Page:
Monday, November 17, 2008

Stephenie Meyers' Twilight Series Part 1

There are so many reviews and so much discussion out there of the Twilight series, but I just had to get in my two cents in case you'd written them off as pap for the very young. Actually, you're not entirely wrong, there is something a little bit pap-ish about them. They are certainly not the highest form of literature ever to grace the shelves. However, the good qualities of these books far outweigh the bad, and I must confess that I love them for two reasons.

First, I am thankful to Stephenie Meyers for writing on a level that works for such a wide array of kids. Her situations and settings may sometimes be a touch simplistic, but her characters are so beautifully drawn that readers really start to care what happens to them. This is another wonderful phenomenon, like Harry Potter, where I am seeing huge numbers of kids being hooked into reading by these books. Many kids, both good readers and poor, are telling me that these were the first books they ever read where they stopped noticing how many pages or minutes went by.

One little girl told me that it used to take her two weeks to read a short (roughly 150 page) book. She wasn't so sure about reading Twilight because it is so long (498 pages), but she was actually able to read it over a long weekend. She only stopped reading when her eyes were starting to hurt. When we had our booktalk about her reading, it was clear that her quick read had not hurt her comprehension in the slightest. That's a pretty engaging book if you ask me. She's also gone on to read the other three monster books in this series.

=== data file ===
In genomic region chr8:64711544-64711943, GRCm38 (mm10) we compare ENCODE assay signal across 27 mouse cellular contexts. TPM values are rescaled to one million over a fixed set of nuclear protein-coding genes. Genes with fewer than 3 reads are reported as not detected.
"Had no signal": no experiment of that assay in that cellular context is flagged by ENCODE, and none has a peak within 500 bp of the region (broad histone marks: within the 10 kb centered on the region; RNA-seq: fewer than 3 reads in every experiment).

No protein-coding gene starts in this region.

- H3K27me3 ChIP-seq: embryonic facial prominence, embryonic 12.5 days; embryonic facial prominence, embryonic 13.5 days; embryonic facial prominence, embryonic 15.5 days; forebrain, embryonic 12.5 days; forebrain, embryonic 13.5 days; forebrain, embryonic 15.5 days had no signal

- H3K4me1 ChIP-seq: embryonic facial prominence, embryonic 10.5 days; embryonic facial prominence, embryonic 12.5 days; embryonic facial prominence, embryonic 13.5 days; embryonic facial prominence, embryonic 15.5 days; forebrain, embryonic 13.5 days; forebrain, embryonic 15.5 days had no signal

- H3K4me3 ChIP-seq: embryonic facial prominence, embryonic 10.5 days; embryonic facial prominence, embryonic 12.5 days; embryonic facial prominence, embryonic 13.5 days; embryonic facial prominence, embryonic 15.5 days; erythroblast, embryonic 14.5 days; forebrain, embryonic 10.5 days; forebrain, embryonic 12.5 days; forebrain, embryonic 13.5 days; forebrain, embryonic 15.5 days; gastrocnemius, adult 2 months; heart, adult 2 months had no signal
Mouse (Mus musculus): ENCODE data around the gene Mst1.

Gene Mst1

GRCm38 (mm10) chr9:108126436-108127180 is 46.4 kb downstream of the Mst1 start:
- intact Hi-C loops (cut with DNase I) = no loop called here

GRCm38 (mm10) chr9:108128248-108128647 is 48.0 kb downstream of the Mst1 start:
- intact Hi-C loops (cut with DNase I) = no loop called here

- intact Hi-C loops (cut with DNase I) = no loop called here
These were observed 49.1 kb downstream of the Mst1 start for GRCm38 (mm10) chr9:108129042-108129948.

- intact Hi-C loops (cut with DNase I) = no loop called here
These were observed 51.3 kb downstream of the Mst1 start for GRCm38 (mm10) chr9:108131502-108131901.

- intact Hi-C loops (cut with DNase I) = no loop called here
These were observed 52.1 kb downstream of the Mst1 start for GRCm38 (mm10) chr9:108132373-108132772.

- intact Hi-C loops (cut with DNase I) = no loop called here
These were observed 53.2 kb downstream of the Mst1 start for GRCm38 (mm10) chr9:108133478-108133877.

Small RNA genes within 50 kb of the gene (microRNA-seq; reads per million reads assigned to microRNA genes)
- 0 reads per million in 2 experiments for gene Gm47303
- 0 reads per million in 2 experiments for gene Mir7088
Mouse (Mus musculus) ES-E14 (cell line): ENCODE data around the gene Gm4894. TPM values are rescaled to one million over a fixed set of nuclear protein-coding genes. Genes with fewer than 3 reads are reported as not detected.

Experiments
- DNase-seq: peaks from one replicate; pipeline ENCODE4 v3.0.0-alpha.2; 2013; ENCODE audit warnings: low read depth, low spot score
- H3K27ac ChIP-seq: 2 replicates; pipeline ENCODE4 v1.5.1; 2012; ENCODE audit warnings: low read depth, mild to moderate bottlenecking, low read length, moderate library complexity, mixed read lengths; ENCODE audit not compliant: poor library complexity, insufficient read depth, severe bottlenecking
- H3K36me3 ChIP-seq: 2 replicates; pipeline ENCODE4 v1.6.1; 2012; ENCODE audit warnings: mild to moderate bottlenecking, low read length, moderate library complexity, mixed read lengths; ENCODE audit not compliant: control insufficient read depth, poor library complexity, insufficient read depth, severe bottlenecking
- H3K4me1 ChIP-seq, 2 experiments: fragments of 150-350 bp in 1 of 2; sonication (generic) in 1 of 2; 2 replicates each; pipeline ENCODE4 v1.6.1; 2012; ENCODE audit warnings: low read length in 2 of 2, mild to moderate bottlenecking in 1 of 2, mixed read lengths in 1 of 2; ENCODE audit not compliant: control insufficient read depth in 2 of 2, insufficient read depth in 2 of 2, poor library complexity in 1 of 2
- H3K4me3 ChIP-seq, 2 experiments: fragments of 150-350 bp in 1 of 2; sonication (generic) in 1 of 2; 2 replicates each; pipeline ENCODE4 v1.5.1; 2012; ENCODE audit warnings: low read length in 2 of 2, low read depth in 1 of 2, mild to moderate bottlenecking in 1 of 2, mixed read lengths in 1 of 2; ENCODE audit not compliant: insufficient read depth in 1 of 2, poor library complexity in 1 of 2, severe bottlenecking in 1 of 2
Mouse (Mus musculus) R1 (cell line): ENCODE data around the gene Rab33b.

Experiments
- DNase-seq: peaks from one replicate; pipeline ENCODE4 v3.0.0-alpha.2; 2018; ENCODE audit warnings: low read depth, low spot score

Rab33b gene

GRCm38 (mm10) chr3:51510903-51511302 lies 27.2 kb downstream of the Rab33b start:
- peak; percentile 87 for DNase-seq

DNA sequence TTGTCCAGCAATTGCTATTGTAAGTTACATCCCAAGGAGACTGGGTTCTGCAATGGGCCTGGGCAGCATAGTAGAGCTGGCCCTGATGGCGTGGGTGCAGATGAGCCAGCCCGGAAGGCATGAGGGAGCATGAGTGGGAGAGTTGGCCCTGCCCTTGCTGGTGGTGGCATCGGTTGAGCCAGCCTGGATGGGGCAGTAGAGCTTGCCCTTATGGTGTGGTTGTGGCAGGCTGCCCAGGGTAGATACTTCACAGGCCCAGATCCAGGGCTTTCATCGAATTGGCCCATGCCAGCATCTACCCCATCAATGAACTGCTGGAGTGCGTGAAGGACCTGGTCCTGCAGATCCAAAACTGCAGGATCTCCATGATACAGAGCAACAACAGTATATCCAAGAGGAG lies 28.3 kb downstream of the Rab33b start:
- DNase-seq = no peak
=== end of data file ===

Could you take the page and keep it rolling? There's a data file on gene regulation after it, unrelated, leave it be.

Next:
Success like this is invaluable to a struggling reader. Looking at a shelf full of big books, and knowing that YOU actually read, understood, and even enjoyed them is a huge thing for many of my kids. Lest you worry, I am happy to report that when this girl finished with Edward and Bella, she went on to read other books and series. This to me is the whole point of YA literature. If a kid happens accross just the right book at just the right time, it can mean a lifelong change in attitude towards books and reading. The trick is to keep exposing kids to different kids of books in hopes of hitting on that magic one.

No comments: